GSA Annual Meeting in Seattle, Washington, USA - 2017

Paper No. 287-19
Presentation Time: 9:00 AM-6:30 PM


OLIVARES HIRMAS, María Francisca, Departamento de Geología, Facultad de Ciencias Físicas y Matemáticas, Universidad de Chile, Plaza Ercilla 803, Avenida Beauchef 850, Santiago, 8370456, Chile,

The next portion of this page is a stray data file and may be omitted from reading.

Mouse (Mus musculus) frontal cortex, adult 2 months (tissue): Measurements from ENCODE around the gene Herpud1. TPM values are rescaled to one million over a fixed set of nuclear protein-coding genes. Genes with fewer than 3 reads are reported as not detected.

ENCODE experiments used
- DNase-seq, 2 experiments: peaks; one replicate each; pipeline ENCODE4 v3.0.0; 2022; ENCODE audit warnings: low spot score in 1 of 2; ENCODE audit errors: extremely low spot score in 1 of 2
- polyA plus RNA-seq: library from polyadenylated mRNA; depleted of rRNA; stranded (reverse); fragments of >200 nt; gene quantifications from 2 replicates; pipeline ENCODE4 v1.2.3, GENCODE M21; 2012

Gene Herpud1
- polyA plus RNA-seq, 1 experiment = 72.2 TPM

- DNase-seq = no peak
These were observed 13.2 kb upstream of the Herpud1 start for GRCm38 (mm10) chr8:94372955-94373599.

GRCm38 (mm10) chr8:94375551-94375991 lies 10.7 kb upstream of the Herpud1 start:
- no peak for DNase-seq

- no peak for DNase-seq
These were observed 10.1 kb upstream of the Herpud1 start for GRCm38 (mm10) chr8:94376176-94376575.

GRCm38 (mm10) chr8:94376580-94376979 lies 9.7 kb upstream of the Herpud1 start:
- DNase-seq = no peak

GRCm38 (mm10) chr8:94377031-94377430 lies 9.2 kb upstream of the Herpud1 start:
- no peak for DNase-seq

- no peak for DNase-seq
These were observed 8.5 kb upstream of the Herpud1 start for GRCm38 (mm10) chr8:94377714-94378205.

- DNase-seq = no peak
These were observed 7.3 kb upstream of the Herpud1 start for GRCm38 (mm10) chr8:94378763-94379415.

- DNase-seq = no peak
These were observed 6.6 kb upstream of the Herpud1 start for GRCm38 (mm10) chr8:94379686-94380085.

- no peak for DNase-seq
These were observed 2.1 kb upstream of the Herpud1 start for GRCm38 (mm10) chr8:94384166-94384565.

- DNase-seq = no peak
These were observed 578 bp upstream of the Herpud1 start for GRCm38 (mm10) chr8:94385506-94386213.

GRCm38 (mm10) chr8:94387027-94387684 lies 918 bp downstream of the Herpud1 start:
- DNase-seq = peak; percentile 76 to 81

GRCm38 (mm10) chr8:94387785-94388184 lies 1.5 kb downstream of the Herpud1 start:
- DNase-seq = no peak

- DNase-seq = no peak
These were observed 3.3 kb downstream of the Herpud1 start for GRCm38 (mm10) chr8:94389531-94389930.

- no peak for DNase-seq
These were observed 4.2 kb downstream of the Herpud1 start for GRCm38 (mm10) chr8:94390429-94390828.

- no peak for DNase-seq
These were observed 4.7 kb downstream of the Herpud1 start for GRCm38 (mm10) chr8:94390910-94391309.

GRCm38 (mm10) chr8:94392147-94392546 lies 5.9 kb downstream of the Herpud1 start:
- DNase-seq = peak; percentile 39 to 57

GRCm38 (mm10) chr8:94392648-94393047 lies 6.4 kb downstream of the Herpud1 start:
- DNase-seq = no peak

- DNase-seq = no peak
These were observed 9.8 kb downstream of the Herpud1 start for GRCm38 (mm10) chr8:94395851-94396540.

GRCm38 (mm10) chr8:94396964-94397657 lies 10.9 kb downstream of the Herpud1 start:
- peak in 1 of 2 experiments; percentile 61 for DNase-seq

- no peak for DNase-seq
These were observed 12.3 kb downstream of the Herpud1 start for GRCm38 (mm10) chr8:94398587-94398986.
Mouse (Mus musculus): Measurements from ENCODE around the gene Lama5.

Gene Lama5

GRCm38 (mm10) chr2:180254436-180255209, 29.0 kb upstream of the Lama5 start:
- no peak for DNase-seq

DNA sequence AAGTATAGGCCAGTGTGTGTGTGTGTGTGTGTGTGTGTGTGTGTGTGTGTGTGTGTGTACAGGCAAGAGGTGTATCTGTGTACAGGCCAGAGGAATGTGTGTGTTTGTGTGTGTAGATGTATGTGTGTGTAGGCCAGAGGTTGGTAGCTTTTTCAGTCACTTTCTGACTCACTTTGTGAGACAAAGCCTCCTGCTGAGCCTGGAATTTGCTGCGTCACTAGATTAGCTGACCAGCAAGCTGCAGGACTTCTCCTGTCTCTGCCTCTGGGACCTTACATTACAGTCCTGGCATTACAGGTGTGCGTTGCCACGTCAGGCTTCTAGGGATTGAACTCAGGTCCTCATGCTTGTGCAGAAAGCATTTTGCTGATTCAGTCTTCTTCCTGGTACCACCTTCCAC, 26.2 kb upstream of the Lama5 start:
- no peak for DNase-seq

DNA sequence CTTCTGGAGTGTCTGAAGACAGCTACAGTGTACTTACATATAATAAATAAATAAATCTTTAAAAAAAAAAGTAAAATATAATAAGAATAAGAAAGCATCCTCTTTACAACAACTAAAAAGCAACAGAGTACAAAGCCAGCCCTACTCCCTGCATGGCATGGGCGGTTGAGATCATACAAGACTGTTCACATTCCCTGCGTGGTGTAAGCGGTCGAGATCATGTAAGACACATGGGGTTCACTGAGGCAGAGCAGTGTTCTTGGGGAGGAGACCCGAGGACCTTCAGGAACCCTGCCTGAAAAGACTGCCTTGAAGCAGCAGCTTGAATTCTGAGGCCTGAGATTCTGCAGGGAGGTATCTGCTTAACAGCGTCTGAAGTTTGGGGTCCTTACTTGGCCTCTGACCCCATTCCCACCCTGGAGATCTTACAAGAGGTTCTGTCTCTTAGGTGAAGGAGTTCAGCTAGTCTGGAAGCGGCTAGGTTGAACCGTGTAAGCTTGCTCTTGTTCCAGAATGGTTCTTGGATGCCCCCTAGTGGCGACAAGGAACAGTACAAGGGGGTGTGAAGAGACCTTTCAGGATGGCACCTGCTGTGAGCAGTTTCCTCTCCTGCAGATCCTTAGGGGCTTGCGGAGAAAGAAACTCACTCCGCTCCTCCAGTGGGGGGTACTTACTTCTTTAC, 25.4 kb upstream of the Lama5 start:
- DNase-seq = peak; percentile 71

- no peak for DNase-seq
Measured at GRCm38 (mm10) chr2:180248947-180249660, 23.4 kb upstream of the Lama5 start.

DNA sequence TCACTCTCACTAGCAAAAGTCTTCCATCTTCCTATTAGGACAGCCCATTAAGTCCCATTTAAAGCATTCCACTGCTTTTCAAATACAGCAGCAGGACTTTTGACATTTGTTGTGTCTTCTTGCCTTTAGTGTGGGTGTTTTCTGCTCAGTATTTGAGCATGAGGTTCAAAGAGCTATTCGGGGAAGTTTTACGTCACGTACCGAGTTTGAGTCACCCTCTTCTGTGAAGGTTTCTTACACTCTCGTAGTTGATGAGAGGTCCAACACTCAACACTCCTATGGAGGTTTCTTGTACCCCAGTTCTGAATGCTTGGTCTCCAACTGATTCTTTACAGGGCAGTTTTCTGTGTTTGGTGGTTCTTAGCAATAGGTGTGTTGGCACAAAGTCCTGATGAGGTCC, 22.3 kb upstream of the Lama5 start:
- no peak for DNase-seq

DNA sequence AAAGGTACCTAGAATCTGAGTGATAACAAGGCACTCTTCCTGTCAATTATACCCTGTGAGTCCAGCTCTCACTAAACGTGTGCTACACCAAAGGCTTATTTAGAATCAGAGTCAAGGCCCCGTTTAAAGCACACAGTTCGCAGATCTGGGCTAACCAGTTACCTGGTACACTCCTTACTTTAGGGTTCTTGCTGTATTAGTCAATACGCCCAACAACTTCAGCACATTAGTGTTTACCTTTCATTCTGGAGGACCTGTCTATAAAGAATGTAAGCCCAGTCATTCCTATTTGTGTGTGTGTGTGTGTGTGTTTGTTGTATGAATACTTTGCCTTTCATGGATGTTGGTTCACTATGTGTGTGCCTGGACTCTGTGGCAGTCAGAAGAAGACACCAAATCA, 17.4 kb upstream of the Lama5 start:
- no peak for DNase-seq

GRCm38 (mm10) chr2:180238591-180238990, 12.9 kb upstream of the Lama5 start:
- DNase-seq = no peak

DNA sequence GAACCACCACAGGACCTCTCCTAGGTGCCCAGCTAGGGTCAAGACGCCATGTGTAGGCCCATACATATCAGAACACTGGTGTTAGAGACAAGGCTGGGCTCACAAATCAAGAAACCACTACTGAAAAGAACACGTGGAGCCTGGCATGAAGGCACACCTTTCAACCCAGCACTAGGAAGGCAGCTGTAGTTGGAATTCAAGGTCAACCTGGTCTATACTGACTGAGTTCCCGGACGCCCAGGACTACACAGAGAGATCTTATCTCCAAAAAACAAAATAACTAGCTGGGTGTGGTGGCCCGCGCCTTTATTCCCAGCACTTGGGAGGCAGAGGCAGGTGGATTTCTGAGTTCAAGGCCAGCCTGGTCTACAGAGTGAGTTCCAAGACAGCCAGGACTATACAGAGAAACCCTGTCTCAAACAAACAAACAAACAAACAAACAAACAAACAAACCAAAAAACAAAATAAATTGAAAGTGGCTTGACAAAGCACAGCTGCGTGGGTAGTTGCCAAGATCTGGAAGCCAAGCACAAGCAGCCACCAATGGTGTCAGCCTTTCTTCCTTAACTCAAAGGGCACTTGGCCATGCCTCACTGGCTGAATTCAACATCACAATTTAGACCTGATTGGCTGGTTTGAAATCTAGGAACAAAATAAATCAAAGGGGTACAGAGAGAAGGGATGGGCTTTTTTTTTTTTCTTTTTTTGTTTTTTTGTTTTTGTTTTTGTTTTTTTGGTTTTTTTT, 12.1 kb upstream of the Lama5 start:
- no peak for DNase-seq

The eastern border of the Principal Cordillera in the Andes of Central Chile is characterized by a complex tectonics evolution, in which the development of the Aconcagua Fold and Thrust Belt is one of the main processes responsible for its modern configuration. This has motivated investigators, but despite the efforts, scientific knowledge has been insufficient to provide understanding of this structure and its role in the Andes. Between May 28 and April 7 2017, the course of Field Geology II of the University of Chile mapped this area at the scale of 1:50,000, with the objective to determine the tectonic evolution and geological history of the Colina and Volcán river valleys in the high Andes of Santiago. As a result, five lithostratigraphic units which correspond to La Engorda, El Cabrerío, Las Arenas, El Morado and Baños Morales which have been described in literature as Río Colina (González 1963), Río Damas (Klohn 1960), Lo Valdés (González 1963), Colimapu (Klohn 1960) and Abanico (Aguirre 1960) formations. These correspond to marine and continental sedimentary series. Quaternary units were defined, which are constituted by landslides, fluvial, alluvial and glacial deposits disposed in the valleys. Two different Quaternary volcanic units where described, corresponding to the recent volcanic products of San José Volcano, as well as a Plutonic unit. A cross section across the study area revealed the configuration of the Aconcagua Fold and Thrust Belt, characterized as an east-vergent thin-skin structure. Seven first order geological structures were defined; four of them correspond to east-vergent faults (Cerro Vega, Catedral, Arriero, and Nieves Negras faults), one of them corresponds to a west-vergent fault system (Sistema de Falla Puntiagudo) and two of them to west-vergent folds (Pliegue Andrade and Cerro Amarillo). Second order structures were also described corresponding to anticlines and inverse faults. It is proposed an east-vergent propagation of deformation with a minimal shortening estimated as 34 kms, equivalent to 53% of the initial configuration. These structures evidence a complex history of tectonic activity and can explain the modern configuration of the geological units defined in this work that together with exogenous erosive processes, modify the Earth's surface in this portion of the Andes.
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